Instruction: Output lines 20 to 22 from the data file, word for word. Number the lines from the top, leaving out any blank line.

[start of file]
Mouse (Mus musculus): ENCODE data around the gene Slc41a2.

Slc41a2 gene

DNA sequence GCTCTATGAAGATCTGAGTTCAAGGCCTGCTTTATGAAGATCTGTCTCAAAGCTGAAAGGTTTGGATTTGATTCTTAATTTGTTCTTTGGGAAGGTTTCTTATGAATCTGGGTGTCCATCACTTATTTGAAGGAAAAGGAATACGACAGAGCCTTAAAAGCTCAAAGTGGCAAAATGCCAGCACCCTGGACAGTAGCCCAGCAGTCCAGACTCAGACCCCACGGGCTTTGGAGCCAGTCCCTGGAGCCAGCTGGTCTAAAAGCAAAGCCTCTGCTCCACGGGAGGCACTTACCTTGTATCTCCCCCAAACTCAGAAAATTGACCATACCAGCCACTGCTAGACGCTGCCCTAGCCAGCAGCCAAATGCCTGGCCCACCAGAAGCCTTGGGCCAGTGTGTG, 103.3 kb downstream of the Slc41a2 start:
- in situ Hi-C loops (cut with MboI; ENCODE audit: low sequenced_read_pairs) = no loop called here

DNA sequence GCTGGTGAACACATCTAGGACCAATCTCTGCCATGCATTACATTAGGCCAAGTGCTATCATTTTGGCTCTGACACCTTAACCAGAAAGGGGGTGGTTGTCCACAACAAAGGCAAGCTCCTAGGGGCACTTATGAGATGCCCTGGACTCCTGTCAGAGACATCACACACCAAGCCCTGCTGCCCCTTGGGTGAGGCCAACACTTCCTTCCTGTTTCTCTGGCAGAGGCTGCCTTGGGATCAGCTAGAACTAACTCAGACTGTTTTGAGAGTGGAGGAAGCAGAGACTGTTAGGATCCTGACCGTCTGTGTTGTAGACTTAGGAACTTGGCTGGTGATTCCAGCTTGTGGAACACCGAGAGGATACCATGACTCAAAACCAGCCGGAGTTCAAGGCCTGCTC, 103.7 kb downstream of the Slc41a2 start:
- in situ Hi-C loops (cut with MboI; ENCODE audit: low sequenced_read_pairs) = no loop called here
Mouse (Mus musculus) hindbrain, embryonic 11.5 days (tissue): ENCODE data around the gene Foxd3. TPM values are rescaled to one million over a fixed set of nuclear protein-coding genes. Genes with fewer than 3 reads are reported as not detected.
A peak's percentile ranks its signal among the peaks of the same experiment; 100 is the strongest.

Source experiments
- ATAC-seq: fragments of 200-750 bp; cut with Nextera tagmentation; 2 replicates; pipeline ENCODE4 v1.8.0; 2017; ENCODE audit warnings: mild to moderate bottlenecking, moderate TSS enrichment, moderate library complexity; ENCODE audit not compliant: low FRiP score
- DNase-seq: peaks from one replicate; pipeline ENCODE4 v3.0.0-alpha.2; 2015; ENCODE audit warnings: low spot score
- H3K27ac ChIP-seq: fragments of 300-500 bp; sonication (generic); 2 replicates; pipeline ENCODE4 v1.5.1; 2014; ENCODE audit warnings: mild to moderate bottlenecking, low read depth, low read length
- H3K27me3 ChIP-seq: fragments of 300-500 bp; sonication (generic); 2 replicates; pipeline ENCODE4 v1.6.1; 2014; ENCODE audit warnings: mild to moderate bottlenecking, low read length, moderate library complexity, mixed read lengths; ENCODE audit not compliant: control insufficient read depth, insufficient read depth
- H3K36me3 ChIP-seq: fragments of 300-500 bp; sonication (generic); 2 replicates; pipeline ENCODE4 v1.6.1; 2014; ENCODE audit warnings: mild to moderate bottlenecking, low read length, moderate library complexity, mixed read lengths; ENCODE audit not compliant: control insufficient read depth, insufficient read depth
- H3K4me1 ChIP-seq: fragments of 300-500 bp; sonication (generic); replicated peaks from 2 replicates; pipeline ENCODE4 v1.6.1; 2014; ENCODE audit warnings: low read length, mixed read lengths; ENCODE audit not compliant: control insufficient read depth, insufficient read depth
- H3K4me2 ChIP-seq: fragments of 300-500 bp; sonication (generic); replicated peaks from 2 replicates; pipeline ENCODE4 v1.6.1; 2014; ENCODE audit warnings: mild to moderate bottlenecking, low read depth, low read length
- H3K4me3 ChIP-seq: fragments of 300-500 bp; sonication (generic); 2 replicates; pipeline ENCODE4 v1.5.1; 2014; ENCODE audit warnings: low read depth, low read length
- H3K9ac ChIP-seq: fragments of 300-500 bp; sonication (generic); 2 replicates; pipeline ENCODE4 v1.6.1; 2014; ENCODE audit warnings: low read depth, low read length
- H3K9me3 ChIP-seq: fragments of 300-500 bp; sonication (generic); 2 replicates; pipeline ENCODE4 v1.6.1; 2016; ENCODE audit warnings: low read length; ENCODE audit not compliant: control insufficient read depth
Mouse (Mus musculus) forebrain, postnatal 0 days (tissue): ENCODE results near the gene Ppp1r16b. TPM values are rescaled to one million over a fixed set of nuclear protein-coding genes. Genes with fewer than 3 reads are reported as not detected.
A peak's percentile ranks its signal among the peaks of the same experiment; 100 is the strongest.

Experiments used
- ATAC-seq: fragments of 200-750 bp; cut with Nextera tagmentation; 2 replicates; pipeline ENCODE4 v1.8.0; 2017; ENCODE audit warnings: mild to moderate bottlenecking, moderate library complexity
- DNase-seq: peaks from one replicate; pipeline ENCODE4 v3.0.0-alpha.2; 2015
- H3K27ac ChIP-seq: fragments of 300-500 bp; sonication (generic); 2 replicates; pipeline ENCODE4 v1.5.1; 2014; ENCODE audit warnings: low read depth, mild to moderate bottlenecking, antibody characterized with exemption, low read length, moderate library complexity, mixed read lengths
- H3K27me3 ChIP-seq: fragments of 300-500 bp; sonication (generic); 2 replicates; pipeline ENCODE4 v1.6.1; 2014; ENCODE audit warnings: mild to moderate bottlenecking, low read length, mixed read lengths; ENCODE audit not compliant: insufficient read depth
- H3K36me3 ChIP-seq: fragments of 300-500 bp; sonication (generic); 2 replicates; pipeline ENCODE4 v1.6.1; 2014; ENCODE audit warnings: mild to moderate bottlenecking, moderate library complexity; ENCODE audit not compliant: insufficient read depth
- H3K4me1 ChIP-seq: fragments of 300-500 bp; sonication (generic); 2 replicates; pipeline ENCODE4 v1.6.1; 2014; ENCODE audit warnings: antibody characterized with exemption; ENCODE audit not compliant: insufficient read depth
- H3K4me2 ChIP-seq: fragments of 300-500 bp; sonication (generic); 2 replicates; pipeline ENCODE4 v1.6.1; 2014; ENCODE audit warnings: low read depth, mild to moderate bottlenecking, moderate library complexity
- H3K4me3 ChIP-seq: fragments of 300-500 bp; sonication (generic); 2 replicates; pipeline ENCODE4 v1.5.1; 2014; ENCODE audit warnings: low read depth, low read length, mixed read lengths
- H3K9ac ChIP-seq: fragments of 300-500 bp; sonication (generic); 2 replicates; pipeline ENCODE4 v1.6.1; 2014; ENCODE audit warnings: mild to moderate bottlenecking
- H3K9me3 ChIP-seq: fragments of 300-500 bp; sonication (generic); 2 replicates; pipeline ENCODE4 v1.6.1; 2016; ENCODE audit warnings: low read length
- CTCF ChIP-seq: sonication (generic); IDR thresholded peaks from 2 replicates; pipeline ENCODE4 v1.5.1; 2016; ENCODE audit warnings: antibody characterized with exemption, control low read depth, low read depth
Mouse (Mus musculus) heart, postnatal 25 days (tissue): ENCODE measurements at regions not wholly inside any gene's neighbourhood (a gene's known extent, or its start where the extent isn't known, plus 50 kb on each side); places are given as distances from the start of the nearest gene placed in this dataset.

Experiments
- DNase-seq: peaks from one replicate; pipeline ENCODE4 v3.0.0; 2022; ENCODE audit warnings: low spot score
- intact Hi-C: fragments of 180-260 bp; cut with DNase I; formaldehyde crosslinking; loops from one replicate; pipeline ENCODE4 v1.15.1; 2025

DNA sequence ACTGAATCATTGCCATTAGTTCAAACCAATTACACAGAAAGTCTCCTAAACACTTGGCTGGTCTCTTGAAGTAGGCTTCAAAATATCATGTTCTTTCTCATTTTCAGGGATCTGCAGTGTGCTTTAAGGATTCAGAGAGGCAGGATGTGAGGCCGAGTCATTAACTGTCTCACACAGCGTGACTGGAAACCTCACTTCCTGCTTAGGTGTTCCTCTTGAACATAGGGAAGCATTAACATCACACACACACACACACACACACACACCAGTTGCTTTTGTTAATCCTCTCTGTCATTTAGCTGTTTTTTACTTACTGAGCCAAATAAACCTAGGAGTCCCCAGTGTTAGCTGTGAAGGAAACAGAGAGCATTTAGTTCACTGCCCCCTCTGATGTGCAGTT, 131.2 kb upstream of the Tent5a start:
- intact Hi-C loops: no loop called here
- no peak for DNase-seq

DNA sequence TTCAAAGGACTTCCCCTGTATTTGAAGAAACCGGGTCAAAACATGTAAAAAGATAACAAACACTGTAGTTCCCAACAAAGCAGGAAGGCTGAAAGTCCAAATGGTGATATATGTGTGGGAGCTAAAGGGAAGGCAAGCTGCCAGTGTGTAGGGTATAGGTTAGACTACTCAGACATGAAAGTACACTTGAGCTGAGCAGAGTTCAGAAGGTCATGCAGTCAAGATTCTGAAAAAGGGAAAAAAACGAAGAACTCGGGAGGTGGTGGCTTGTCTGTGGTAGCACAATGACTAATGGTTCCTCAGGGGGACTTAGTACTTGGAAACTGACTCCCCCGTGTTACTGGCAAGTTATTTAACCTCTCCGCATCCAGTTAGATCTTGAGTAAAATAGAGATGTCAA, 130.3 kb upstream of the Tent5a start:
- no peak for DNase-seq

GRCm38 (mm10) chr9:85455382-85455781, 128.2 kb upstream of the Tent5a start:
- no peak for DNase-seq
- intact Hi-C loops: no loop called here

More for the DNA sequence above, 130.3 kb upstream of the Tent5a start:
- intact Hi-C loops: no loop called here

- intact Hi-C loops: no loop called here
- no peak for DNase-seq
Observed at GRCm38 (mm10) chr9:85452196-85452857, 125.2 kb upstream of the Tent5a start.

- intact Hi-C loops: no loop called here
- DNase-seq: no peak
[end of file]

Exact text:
Mouse (Mus musculus) forebrain, postnatal 0 days (tissue): ENCODE results near the gene Ppp1r16b. TPM values are rescaled to one million over a fixed set of nuclear protein-coding genes. Genes with fewer than 3 reads are reported as not detected.
A peak's percentile ranks its signal among the peaks of the same experiment; 100 is the strongest.

Experiments used